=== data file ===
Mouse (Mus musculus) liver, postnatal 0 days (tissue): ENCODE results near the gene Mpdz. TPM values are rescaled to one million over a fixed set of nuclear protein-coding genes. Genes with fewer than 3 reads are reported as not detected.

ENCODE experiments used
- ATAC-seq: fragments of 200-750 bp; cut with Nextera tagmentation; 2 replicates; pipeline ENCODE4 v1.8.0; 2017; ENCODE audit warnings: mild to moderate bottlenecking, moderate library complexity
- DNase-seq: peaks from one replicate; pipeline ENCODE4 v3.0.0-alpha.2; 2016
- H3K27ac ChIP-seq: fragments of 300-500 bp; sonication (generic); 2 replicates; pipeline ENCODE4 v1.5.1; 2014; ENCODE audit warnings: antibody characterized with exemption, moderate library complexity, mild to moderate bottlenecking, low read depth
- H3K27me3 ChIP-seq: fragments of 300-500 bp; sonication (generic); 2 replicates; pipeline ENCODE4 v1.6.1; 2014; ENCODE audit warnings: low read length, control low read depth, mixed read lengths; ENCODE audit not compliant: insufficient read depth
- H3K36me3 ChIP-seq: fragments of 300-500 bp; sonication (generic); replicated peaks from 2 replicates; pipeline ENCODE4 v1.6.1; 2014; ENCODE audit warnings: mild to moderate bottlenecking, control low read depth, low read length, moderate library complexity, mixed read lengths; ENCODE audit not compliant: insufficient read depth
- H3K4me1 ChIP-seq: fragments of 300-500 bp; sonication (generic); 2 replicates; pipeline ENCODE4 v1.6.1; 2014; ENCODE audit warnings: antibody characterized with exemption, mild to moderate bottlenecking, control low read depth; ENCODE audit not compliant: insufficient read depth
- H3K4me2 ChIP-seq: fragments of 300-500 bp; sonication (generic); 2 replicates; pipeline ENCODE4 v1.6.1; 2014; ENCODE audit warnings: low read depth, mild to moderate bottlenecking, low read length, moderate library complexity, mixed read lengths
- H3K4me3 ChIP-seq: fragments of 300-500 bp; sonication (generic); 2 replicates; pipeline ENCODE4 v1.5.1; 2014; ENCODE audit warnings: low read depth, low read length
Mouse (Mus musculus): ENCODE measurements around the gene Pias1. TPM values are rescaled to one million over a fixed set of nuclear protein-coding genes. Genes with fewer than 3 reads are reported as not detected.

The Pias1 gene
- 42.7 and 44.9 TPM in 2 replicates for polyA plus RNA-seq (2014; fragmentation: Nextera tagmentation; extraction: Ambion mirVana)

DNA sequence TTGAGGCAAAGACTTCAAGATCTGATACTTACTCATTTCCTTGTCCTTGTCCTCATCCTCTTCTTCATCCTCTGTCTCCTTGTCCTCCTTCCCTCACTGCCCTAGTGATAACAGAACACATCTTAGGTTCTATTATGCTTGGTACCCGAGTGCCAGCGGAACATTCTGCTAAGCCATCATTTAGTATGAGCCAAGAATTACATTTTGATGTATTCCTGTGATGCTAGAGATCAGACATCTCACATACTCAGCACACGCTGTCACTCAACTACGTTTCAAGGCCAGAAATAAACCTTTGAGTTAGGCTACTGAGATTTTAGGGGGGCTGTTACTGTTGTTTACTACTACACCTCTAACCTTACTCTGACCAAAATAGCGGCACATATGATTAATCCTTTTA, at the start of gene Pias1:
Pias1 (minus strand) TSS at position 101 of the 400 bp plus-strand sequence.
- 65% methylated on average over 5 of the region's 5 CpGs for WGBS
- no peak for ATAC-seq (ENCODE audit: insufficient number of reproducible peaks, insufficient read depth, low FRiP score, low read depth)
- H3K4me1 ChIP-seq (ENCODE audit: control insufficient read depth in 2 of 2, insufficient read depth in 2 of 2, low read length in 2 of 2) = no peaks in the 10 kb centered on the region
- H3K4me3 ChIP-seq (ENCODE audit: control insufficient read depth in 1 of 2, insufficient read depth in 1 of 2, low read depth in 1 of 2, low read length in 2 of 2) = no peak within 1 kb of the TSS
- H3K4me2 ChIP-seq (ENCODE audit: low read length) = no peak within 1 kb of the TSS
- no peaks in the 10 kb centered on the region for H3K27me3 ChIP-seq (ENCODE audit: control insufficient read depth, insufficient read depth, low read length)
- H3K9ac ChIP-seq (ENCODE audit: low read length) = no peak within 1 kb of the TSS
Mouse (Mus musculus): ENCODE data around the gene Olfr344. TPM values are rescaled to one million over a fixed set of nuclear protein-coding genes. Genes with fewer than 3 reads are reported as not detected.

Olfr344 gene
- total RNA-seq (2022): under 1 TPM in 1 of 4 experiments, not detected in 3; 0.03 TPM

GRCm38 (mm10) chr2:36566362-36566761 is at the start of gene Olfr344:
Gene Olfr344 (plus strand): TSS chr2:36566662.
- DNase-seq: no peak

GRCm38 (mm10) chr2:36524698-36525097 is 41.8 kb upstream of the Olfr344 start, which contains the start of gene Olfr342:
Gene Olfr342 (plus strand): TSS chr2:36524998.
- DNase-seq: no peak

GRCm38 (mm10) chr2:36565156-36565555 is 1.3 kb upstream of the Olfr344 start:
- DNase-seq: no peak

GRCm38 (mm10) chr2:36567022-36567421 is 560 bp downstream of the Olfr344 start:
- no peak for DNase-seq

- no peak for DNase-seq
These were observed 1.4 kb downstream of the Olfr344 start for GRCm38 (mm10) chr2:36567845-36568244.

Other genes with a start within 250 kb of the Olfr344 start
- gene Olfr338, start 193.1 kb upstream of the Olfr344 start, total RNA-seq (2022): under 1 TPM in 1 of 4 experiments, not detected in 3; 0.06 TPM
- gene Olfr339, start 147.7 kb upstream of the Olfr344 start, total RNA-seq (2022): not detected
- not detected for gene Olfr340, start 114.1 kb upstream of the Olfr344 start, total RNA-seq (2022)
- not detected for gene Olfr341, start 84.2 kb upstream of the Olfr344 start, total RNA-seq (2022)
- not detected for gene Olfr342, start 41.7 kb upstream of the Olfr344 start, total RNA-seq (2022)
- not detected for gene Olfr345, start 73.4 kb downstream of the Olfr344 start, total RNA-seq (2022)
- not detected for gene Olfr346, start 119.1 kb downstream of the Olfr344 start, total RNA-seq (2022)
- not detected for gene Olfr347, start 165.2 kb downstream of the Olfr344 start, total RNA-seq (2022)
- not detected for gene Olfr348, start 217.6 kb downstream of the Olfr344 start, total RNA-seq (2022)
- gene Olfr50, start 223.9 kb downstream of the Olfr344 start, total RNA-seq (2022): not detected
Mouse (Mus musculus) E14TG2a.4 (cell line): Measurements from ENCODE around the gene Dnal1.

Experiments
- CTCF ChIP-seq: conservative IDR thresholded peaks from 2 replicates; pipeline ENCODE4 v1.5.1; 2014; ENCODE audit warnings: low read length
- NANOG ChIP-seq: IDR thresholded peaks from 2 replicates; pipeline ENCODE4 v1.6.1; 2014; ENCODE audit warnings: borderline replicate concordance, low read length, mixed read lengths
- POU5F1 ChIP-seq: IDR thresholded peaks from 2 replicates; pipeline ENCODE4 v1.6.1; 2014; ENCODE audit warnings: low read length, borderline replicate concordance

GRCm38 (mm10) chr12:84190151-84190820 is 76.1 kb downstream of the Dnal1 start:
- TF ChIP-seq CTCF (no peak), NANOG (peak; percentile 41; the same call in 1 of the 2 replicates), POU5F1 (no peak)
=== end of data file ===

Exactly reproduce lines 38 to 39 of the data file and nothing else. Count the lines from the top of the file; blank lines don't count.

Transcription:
Other genes with a start within 250 kb of the Olfr344 start
- gene Olfr338, start 193.1 kb upstream of the Olfr344 start, total RNA-seq (2022): under 1 TPM in 1 of 4 experiments, not detected in 3; 0.06 TPM